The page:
How to taste spirits like a pro?

Words by Timo Janse &

Photography by WSET

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Most of us have experienced the awkward moment when we are presented an alcoholic spirit and are asked to taste and value its quality.

What to do? What not to do? And most importantly, how do we value what's in front of us? Nick King explains the right approach, so next time we will not have to put on an act as if we know; we actually do!

With thousands of spirits available on the market and more and more exciting new craft varieties being introduced, how can we logically assess them to establish which are the best or, more importantly, which we each personally like the best?

The Wine & Spirit Education Trust (WSET) Systematic Approach to Tasting Spirits helps anyone from beginner enthusiasts to aspiring experts learn to taste in a logical, systematic, and professional manner. It is designed to build individuals’ skills at identifying key aromas and flavor characteristics as they progress through WSET’s globally recognized qualifications. Each characteristic gives an insight into the production process of the drink, and on a WSET course they are discussed in detail.

The Approach is made up of four key steps:


First, assess how the spirit appears in the glass. Is it clear or a bit hazy? What colour is it? How deep is that colour?
You are looking to get an initial sense of production techniques that might affect colour and flavor, such as oak aging.

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When nosing a spirit there is no need to swirl the glass vigorously. This will release a lot of alcohol and could give you an unpleasant shock. Sniff the drink and build up a picture of the aromas slowly.

How intense are the aromas? Are they very strong? Reflect on what the appearance of the spirit might have indicated and whether this proves true on the nose.

Now assess what those aromas are. Spirits have a wide range of expressions depending on their base ingredient (usually a fruit or grain) and key flavor influencers such as added botanicals or aging. Think of it like a musical chord; they are always more interesting than one simple note.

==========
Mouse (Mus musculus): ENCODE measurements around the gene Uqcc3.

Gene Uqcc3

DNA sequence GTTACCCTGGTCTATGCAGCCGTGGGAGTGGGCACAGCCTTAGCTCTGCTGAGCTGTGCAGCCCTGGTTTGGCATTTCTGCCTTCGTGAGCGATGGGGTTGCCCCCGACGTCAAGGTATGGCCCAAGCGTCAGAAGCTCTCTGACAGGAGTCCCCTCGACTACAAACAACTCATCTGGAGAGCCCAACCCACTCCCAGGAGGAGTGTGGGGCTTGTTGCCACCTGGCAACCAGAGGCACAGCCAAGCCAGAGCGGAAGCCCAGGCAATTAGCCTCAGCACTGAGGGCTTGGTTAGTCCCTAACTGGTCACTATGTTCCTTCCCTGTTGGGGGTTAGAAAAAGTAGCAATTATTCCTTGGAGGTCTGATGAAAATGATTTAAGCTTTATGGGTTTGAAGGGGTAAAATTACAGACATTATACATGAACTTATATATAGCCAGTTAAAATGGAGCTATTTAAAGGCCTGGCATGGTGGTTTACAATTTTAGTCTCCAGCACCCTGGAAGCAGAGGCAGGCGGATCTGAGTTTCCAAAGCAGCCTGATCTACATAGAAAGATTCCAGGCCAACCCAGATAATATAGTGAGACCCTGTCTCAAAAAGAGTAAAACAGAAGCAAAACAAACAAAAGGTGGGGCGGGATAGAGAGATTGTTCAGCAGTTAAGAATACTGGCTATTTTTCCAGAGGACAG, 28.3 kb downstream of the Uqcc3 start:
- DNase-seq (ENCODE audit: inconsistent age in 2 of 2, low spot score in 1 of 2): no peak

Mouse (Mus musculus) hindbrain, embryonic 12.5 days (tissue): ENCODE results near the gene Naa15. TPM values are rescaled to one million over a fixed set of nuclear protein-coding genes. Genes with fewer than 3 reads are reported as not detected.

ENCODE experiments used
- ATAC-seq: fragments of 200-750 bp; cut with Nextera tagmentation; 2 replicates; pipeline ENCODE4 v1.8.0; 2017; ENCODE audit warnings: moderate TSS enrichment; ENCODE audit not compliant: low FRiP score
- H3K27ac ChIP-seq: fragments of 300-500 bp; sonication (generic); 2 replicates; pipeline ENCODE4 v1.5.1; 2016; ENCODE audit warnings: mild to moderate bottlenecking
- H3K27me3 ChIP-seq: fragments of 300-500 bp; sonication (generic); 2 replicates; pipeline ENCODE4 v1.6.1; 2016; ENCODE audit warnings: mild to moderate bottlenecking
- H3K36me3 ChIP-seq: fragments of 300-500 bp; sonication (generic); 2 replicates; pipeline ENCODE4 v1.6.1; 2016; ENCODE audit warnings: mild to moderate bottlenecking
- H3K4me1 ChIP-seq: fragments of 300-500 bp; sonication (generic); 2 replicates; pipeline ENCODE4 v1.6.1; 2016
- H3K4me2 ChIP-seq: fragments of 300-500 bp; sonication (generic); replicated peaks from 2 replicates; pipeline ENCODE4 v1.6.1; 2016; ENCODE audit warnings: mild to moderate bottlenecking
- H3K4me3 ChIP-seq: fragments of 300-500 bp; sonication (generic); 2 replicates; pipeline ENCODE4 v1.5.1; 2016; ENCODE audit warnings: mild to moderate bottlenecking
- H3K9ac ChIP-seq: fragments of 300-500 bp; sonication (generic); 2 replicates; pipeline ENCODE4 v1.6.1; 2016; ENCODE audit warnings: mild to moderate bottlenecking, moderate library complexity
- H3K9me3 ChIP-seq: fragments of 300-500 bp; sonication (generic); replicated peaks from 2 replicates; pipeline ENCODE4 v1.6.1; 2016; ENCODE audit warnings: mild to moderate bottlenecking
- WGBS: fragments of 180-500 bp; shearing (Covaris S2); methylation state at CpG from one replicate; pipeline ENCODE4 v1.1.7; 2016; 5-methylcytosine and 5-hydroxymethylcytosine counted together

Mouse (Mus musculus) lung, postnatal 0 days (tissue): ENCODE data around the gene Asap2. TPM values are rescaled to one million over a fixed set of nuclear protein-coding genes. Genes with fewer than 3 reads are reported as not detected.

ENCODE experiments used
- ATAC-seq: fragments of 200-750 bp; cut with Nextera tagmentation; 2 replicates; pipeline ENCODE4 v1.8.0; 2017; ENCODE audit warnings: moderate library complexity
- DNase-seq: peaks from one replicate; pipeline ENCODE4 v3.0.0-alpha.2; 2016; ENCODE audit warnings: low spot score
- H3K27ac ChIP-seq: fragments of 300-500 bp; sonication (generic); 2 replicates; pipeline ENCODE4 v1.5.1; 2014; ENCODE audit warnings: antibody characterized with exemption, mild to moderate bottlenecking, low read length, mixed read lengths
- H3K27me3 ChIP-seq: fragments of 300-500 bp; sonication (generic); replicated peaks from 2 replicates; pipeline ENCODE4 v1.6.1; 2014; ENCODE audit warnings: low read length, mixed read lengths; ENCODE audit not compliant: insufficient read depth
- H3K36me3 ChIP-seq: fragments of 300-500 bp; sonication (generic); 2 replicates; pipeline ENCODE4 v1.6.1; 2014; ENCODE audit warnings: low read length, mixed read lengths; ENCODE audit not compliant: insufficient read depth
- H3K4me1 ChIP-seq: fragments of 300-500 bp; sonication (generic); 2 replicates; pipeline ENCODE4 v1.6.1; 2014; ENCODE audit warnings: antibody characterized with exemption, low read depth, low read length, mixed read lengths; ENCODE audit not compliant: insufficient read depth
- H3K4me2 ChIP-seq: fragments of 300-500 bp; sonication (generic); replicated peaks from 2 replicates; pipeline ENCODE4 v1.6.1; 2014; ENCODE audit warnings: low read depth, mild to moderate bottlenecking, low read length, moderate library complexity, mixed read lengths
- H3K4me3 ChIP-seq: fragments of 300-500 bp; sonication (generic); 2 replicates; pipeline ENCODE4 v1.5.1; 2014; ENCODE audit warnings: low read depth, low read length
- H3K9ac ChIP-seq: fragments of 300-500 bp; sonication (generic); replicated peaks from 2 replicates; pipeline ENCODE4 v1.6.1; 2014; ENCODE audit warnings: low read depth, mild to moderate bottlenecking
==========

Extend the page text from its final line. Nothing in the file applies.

Add a drop of water to soften the alcohol. Take a sip and let it coat your mouth, then think of two things: how does it taste and how does it feel.

The flavours, and their intensity, should be largely identical in your mouth to on the nose, but may be slightly more apparent or diminished. Now is also the time to assess the level of sweetness.
Ideally the feel will be slightly warming, smooth and mouth-coating.

Finally, assess the nature and length of the finish. How many flavors could you taste and how did they develop in the mouth? Did they linger after the first sip or did it have a clean end?


For the WSET Systematic Approach to Tasting we use a rating scale of poor to outstanding to assess the quality of a drink, and note, we are assessing quality here not just whether we personally liked it – that should be judged separately. Consider whether the aromas were balanced, complex and pleasing on the nose and palate. This will give you a good indication with regards to quality.

Think about the notes you have written in each section and grade the drink. Then use your notes to compare several different types and decide your personal favorites.

The Wine & Spirit Education Trust (WSET) is the largest global provider of qualifications in the field of wines, spirits and sake. Courses are available at all levels from beginner to professional and offered through over 700 Approved Programme Providers across the world. To find a course provider near you visit
go here

WSET will be at Perfect Serve Barshow Amsterdam on 28 & 29 May. Visit their stand to learn more about wines and spirits courses and take their ‘Top of the Class’ challenge!

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